Wednesday, June 29, 2005

in search of disparaging remarks

Confession: I'm going through a spell of "blog insecurity" lately. For one thing, I never have time to write anything of much substance. When I do get around to writing I tend to create incomplete top 10 lists or I end up relating incoherent tidbits about banana slugs. The problem with "blog insecurity" is that if you write about it, or share it with others, it sounds like a pathetic ploy to milk compliments from readers. Due to this awkward tendency, I implore everyone to refrain from commenting on this post. In the alternative, if you must say something, make it biting. I don't want to seem like a total loser.

Elaboration: Part of my insecurity probably stems from the fact that I've seen so many awesome blogs in recent days. Chief among them is Veiled Conceit which does a fabulous job chronicling and critiquing the NYT weddings and vows page. I laughed out loud reading some of the Veiled posts. I was also thrilled to see that someone else is as enthralled and disgusted by that section. Perhaps someday I will start a thematic blog - that seems to be hot right now. In other news, if I had the energy I would write about the Supreme Court's Gonzales restraining order decision from earlier this week and about the fact that Oprah was apparently dissed by Hermes in Paris. Unfortunately, I haven't had the time to delve into the Gonzales opinion or commentary. I do know that the Gonzales opinion is a dissapointment and will probably write more on that later. As for Oprah's plight, I have little incentive to write about her unfortunate shopping treatment. Sadly, I have not got the money to shop at Hermes so I, personally, won't be boycotting the store anytime soon. To those of you who shop there frequently... think twice.

Tuesday, June 28, 2005

faux pas

Or more appropriately, how to avoid two (apparently common) faux pas:
1. When commenting on how someone's legs are strong, do not feel their flexed thighs and then tell them to "flex." This will merely expose them to unending insecurity about flabbiness.
2. Also, when someone says the equivalent of "Damn, I think my butt's getting big!" - do not, under any circumstances, unequivocally agree.

Finally, I want to point my dear readers to two awesome things I learned of today.
1. German people gesture to indicate quotation marks in a funny, and somehow sort of dirty way.
2. This blog, Anonymous Lawyer is quite hilarious.

Thank you, and good night.

Sunday, June 26, 2005

alaska looks like an elephant

(and seven other not-so-deep thoughts that crossed the space between my ears this weekend)...
8. it's true, if you look at a map of the U.S. and focus in on Alaska, it looks sort of like an elephant's head
7. i saw a real live banana slug in santa cruz this weekend. it was totally sweet.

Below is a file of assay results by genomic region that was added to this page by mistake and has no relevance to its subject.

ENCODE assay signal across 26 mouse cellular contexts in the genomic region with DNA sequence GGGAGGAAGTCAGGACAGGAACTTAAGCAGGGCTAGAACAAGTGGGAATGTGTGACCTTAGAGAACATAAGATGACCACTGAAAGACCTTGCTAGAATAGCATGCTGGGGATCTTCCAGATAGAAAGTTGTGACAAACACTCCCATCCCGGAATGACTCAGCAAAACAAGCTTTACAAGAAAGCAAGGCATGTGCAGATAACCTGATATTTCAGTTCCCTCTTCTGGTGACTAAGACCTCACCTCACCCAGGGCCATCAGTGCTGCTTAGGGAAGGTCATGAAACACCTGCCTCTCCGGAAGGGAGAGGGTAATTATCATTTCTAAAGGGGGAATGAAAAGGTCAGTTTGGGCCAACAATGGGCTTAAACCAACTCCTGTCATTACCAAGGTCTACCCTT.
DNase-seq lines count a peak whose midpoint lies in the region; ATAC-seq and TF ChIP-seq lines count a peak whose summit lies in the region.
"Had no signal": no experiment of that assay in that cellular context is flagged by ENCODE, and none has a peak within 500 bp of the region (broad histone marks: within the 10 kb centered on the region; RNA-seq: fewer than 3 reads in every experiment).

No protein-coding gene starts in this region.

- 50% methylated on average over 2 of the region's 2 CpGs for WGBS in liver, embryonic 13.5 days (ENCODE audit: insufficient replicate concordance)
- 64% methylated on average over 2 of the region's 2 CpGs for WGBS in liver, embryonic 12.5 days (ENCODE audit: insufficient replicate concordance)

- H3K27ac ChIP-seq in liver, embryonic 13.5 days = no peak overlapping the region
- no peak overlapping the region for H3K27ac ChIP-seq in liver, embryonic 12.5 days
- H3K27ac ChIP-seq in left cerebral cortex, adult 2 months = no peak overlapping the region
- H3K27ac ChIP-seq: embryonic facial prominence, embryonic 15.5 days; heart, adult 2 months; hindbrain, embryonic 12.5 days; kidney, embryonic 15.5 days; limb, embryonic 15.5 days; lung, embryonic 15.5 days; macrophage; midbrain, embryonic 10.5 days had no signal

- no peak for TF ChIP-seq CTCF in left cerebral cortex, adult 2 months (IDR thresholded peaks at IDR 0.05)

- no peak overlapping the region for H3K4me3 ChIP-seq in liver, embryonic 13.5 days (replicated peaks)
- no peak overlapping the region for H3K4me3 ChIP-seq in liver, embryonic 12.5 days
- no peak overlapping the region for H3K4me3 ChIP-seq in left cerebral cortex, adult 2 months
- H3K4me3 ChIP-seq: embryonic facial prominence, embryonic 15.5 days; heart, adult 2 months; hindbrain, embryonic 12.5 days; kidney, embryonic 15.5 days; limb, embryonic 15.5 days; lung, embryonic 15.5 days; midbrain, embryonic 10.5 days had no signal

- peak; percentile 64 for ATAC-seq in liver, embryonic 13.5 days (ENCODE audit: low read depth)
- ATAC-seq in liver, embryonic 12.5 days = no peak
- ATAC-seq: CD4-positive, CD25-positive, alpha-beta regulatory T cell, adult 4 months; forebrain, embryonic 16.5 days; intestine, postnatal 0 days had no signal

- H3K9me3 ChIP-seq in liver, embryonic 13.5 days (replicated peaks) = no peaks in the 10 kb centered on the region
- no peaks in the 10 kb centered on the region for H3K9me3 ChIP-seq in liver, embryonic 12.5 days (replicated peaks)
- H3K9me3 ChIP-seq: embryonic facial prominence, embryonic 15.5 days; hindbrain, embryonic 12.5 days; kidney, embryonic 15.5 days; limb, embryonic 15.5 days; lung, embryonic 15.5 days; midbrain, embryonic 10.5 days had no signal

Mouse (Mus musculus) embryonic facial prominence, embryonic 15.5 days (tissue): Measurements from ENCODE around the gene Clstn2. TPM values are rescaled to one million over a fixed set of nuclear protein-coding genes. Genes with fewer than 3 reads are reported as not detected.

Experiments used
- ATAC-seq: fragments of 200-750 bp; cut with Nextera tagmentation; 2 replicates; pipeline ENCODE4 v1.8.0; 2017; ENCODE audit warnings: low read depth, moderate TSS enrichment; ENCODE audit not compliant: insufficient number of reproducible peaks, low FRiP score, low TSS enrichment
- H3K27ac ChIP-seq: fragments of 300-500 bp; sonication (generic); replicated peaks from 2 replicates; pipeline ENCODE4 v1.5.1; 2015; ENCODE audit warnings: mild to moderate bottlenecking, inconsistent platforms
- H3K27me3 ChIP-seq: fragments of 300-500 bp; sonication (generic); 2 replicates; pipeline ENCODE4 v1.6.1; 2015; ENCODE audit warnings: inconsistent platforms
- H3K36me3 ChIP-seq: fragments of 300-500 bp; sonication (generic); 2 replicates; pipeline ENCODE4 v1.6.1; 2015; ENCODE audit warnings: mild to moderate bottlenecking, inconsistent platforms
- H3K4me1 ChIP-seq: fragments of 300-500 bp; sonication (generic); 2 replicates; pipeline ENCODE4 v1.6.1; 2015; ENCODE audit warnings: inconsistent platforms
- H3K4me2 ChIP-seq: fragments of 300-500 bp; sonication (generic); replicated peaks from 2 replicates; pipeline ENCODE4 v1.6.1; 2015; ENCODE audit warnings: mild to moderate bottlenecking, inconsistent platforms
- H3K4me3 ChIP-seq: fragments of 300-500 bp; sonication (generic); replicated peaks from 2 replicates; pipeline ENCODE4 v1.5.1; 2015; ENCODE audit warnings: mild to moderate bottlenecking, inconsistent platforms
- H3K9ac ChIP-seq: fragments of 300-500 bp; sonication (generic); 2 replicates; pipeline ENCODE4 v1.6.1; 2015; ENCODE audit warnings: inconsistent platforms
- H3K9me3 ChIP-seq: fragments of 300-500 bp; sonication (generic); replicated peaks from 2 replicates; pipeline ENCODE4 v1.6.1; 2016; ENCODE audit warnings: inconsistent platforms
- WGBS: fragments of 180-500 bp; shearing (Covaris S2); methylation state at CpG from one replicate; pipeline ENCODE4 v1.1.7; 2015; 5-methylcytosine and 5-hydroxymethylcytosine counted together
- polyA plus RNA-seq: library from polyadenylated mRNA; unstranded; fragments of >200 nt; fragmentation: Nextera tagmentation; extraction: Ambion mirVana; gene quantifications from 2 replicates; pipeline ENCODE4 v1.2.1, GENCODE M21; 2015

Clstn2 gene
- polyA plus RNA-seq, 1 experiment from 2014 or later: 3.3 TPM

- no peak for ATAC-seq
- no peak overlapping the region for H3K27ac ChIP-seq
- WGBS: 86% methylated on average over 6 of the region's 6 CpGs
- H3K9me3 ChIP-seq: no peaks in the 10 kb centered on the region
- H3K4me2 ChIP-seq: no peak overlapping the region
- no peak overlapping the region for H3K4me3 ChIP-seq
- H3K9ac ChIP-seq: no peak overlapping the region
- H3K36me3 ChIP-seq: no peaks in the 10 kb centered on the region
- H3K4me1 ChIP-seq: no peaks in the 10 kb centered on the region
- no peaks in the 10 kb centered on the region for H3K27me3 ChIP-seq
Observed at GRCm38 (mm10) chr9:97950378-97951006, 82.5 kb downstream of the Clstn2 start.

6. banana slugs look more like yellow jalapeno peppers than bananas, or even plaintains.
5. whole foods makes a pretty good rendition of "cherry garcia," albeit a rendition that is somewhat more fruity and (ever so slighty) less fatty than the original.
4. at first i thought that banana slugs were a pretty ridiculous mascot for a school... then i remembered that "maroons" are even more preposterous.
3. you can make your own chocolate croissant (DIY-style) by inserting hershey's chocolate bars into a plain croissant. it's very satisfying.
2. the word re-rar, should really be used more often.
1. today my waitress took forever to come and take my order and i was like "re-rar!"

And finally, to point to some news that has really got me depressed: Richmond has had eight murders in the past two weeks. This news just breaks my heart.

Sunday, June 19, 2005

barely awake but blogging

Written en route to Berkeley from Mpls...

I shouldn't spend 5% of my waning laptop battery charge on pre-blogging while on a flight home, but I don't feel like working on more pressing tasks so, procrastinate I must.

My weekend recap: Before I embark on this oddly personal travelogue I will (bashfully) share some words from… Jennifer Garner in the pages of SELF (the magazine I felt compelled to buy when I couldn't find JANE anywhere in MSP)… From the (paraphrased) mouth of Jennifer: “For me, one of the things that's most important about… relationships is [sharing] in the minutiae of one another's lives.” Like Jennifer, I've found these times (i.e., summer months as of late) to be difficult because every conversation with friends “has to be about catching up.” Perhaps it is that sense of detachment that is subconsciously pushing me to recount my whole weekend for those in the blogosphere. In any event – here goes…

If you’re leaving San Francisco… be sure to pack some food for along the way…